After nine months of snow, ice, cold, and relative darkness, there are a few brief weeks of thaw when much of the Arctic ground is awash with water and boggy. Overland travel is easy when surfaces are firmly frozen but becomes more difficult in summer when they are not. Surface transport over ice in seas, lakes, and rivers much of the year must give way to transport over water in summer. This marked seasonal contrast provides two dramatically different environments, which are a challenge and constraint to traditional and modern human systems (Sugden, 1982).

The freeze-thaw threshold of 0C is crucial in polar regions. Large changes in physical, biological, and human systems occur when temperature crosses this threshold. Therefore, any climate change that shifts the freeze-thaw line, whether in space or time, will bring about important impacts.

Temporary incursions of cold air at lower latitudes have their source in polar regions. Antarctic storms sometimes strongly affect South America and southern New Zealand and exert some influence on the weather and climate of Australia and much of the Southern Hemisphere. In the Northern Hemisphere, the northern part of the subtropical zone and the southern part of the temperate zone in winter are the most vulnerable. Episodes of extreme cold and blizzards are major climate concerns for circumpolar countries like Russia and Canada.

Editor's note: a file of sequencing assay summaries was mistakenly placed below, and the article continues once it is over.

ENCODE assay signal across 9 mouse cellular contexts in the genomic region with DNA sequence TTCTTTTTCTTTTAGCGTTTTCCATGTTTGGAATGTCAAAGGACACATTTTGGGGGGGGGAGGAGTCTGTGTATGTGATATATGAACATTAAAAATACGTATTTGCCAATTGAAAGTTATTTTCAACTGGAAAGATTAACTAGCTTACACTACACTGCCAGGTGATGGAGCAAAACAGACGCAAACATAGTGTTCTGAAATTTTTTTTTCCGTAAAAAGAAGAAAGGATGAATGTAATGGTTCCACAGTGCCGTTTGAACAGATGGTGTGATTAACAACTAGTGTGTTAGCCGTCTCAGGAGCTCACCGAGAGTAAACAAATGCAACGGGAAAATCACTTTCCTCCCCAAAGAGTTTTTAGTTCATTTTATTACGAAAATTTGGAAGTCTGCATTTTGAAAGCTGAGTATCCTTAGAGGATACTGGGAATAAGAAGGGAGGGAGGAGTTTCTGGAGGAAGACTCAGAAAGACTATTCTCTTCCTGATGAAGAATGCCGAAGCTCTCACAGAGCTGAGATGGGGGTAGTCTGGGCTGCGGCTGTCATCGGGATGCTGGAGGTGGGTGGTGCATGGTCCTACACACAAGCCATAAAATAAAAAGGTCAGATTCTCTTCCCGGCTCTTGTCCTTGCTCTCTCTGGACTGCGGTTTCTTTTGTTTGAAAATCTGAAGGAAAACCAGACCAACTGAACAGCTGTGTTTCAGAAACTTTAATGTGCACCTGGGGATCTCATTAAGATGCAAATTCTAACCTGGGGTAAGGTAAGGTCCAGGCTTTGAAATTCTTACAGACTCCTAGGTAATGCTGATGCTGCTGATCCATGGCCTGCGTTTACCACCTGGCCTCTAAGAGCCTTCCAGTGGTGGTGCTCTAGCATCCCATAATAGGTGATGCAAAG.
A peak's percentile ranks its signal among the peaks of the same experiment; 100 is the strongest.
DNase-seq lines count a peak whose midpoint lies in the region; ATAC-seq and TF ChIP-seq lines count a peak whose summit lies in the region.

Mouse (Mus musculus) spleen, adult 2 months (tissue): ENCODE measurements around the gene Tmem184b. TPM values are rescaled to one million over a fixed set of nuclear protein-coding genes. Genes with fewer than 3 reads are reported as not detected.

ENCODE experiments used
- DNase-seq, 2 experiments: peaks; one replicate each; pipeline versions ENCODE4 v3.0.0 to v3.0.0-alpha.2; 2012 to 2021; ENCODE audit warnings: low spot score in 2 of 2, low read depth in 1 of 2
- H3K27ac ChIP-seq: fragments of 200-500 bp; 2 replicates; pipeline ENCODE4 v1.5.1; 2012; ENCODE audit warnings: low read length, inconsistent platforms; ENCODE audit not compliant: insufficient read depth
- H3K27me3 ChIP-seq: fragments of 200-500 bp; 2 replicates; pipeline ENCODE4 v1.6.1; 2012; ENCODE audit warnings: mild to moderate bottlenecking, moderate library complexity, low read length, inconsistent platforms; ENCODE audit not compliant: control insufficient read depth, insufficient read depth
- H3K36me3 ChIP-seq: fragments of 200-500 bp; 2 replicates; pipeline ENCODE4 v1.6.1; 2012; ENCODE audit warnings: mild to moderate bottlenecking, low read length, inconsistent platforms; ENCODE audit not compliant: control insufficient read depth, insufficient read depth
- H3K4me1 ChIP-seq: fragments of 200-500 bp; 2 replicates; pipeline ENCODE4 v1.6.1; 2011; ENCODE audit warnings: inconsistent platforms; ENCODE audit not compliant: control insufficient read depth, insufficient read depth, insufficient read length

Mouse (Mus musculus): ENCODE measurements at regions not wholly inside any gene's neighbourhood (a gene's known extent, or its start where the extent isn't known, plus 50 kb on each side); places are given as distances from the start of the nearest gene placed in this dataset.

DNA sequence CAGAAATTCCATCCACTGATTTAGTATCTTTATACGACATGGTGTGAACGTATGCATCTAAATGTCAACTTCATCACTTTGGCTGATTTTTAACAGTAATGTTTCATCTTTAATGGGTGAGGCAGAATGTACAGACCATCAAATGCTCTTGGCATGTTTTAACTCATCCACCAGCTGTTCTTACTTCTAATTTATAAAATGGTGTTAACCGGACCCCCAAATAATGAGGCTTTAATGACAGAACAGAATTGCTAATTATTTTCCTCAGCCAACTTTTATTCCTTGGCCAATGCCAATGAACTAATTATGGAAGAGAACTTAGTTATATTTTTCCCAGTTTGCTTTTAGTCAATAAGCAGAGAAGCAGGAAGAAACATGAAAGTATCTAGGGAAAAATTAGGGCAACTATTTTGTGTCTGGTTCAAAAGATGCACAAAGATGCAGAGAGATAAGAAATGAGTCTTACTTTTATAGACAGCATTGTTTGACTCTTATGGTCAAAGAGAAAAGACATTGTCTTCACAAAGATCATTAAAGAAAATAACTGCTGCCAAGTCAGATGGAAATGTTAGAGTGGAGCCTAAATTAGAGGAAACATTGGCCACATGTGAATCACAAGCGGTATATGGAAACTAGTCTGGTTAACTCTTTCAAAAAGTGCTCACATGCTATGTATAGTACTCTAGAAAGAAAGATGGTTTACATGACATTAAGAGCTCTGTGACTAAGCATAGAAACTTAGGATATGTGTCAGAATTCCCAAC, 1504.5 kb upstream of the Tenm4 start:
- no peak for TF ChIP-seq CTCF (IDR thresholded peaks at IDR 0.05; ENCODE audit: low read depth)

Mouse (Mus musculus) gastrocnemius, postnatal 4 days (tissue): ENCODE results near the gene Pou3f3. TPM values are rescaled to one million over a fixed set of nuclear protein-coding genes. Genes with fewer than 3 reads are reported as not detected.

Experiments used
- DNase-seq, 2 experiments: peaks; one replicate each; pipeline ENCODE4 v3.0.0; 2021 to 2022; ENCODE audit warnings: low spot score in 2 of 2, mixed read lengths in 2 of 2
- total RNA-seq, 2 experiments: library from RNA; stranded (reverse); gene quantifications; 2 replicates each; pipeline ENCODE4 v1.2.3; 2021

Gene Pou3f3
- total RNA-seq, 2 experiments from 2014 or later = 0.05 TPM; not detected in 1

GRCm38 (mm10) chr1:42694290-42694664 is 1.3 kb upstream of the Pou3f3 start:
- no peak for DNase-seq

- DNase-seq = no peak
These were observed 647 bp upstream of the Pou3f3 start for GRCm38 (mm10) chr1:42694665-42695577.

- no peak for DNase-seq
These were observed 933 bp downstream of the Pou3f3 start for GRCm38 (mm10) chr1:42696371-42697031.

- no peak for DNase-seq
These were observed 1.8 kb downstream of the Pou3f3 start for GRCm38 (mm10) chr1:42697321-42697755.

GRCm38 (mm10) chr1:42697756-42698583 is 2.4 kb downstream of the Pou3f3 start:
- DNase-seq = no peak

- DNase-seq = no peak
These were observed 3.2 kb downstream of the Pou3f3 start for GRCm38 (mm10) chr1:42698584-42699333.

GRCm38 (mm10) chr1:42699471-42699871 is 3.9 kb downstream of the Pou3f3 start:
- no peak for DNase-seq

Ice cores from the Arctic and Antarctic provide a particularly valuable archive of past climate and are direct evidence for the amount of increases in carbon dioxide (CO2), methane (CH4), and nitrous oxide (N2O). There is evidence from these records of rapid warming ~11,500 years ago, at the end of the last glacial period. Recent results (Cuffey et al., 1995; Johnsen et al., 1995) suggest that the temperature changes were larger than previously thought; that the coldest parts of the last glacial period could have been as much as 21C colder than the present temperature in central Greenland; and that temperatures increased by more than 10C in a few decades. There is evidence of an even more rapid change in the precipitation pattern, rapid reorganizations in atmospheric circulation, and periods of rapid warming during the past 20,000 years. Surface water salinity and temperature have exhibited parallel changes that resulted in reduced oceanic convection in the North Atlantic and in reduced strength of the global conveyor belt ocean circulation (IPCC 1996, WG I, Section 3.6.4).